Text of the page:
FBI Nabs 37 in International Cyber Sting Called ‘Card Shop’
From: ABC News
By AARON KATERSY, MARK CRUDELE, AND RICHARD ESPOSITO
An international cyber sting led by the FBI attracted criminals from around the world and led to 37 arrests in what is believed to be a multi-million online financial fraud case, sources told ABC News and officials confirmed.
Three people were taken into custody in New York, several were nabbed in California, and the other arrests occurred in 12 countries on four continents. There were 37 arrests in total, federal law enforcement sources said. They said the sting was a cooperative effort by law enforcement officials across the globe.
Officials confirmed the cyber sting — which used a web site created by federal law enforcement officials as the spider web that lured in the alleged criminals – was dubbed “Operation Card Shop.”
The alleged fraudsters could buy and sell stolen credit card numbers, drivers licenses and bank information on the web site, as well as discuss general hacking techniques, officials said.
Agents then identified the suspects and made the arrests, which took them to 12 countries on four continents.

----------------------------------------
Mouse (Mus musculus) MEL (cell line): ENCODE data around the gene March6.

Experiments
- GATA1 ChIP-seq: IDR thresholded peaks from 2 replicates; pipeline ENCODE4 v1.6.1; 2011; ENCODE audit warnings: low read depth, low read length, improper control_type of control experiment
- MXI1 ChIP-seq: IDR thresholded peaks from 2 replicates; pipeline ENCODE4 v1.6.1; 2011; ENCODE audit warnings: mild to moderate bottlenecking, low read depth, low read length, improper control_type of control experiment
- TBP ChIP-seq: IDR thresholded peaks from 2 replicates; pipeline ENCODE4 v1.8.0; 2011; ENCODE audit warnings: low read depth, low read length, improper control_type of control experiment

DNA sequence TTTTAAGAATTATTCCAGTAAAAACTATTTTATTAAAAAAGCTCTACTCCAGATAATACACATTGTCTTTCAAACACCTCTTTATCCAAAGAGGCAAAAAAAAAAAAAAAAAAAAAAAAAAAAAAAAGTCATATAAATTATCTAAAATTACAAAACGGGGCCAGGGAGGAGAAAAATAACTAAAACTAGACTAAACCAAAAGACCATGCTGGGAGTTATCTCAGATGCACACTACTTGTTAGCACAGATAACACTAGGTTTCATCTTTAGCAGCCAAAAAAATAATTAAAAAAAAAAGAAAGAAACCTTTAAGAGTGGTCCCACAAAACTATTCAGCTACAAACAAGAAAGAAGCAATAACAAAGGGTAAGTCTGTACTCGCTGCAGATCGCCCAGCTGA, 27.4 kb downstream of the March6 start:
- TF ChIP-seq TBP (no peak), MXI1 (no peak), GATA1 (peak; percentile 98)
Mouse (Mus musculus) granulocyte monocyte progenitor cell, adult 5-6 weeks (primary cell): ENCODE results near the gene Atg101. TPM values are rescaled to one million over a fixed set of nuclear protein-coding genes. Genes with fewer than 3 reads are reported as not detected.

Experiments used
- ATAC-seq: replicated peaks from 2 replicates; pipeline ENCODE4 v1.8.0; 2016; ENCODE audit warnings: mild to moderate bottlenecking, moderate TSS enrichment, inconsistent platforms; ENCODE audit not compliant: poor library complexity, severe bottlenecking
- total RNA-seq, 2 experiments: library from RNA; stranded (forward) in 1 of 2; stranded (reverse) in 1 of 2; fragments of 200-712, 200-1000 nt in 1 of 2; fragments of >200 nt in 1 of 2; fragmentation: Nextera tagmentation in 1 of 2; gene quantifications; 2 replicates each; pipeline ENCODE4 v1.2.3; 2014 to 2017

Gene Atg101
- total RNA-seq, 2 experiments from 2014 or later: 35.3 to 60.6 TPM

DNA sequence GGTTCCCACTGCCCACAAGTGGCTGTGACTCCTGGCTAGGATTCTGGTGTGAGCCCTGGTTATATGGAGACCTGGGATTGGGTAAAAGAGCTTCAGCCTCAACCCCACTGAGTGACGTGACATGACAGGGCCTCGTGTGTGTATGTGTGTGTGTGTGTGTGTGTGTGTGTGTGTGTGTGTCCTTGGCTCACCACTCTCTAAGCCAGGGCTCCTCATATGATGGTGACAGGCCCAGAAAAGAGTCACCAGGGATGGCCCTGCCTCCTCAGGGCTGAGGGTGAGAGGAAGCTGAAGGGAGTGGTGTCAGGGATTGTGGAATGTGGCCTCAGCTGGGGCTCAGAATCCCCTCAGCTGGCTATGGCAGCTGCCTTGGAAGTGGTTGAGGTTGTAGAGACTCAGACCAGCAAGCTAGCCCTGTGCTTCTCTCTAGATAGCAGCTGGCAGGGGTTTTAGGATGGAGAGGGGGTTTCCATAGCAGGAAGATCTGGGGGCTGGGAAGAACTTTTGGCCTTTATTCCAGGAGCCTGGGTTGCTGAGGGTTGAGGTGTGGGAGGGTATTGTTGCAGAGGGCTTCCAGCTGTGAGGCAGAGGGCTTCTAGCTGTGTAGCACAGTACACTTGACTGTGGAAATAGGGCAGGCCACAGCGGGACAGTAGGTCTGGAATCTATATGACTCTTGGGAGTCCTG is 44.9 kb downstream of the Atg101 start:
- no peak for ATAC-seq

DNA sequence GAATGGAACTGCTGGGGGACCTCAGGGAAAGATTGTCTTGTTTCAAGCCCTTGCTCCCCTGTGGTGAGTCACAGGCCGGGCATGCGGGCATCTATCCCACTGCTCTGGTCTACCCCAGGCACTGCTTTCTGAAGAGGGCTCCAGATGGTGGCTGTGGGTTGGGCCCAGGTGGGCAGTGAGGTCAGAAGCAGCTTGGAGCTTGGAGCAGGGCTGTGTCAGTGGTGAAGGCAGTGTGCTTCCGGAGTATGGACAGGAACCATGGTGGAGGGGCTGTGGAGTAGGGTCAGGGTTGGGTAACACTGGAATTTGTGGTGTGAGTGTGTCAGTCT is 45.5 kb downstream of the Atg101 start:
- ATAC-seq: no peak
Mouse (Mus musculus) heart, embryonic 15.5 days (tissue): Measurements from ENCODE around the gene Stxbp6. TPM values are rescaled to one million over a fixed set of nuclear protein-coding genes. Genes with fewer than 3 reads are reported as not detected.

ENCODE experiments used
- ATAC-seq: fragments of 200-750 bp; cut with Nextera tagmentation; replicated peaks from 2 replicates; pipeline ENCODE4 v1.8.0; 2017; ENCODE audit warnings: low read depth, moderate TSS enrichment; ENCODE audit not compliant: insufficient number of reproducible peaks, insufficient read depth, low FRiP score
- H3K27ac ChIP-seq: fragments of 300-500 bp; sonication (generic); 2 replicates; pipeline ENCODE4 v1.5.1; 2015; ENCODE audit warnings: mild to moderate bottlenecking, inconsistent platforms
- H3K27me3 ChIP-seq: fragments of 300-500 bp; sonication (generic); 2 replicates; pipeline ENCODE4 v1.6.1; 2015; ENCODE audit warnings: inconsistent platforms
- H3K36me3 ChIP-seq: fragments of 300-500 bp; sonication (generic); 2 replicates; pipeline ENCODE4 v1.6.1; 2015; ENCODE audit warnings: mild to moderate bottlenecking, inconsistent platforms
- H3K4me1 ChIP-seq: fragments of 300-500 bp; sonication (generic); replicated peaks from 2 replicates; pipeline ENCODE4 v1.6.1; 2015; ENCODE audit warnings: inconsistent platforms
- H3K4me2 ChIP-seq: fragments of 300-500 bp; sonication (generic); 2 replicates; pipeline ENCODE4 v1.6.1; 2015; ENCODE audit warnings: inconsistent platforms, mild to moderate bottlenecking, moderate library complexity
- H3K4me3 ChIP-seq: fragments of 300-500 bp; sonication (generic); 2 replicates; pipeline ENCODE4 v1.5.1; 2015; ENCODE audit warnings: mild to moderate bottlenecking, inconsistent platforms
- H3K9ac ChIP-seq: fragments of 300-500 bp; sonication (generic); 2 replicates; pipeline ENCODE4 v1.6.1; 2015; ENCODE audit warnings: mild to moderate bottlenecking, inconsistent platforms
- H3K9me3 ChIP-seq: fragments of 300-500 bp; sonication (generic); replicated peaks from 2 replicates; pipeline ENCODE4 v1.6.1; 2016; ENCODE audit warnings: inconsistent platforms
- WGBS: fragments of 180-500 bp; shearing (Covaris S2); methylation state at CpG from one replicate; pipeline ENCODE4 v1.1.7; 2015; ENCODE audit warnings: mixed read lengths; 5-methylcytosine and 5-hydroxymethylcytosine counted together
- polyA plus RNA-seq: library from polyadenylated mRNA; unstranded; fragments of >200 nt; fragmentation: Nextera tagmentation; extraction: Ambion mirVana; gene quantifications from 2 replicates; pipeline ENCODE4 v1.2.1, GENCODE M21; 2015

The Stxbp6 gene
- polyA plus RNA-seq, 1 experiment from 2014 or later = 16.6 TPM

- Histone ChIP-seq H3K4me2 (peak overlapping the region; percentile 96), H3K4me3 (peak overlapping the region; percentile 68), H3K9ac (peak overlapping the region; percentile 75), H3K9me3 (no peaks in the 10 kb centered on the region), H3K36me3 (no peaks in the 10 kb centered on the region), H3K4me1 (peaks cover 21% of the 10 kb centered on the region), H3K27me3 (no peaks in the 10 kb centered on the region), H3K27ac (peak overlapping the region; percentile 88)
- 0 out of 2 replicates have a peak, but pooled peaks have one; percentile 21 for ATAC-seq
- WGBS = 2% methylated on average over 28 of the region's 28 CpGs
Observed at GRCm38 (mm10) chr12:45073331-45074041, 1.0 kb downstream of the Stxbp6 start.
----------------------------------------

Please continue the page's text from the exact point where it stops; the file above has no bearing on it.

Federal authorities in New York are set to announce the full details of the case today. They believe the cyber sting is one of the most significant investigations of its kind.
“Hundreds of millions” of dollars in losses have been prevented and “hundreds of thousands” of credit card numbers have been protected, source said.
The U.S. Attorney for the Southern District of New York Preet Bharara in Manhattan has called cybercrime one of the “greatest existential threats facing the United States.”
In an opinion piece published in the New York Times Bharara wrote, “Some cybercrime is aimed directly at our national security, imperiling our infrastructure, government secrets and public safety. But as the recent wave of attacks by the hacker collective Anonymous demonstrates, it also targets private industry, threatening the security of our markets, our exchanges, our bank accounts, our trade secrets and our personal privacy.”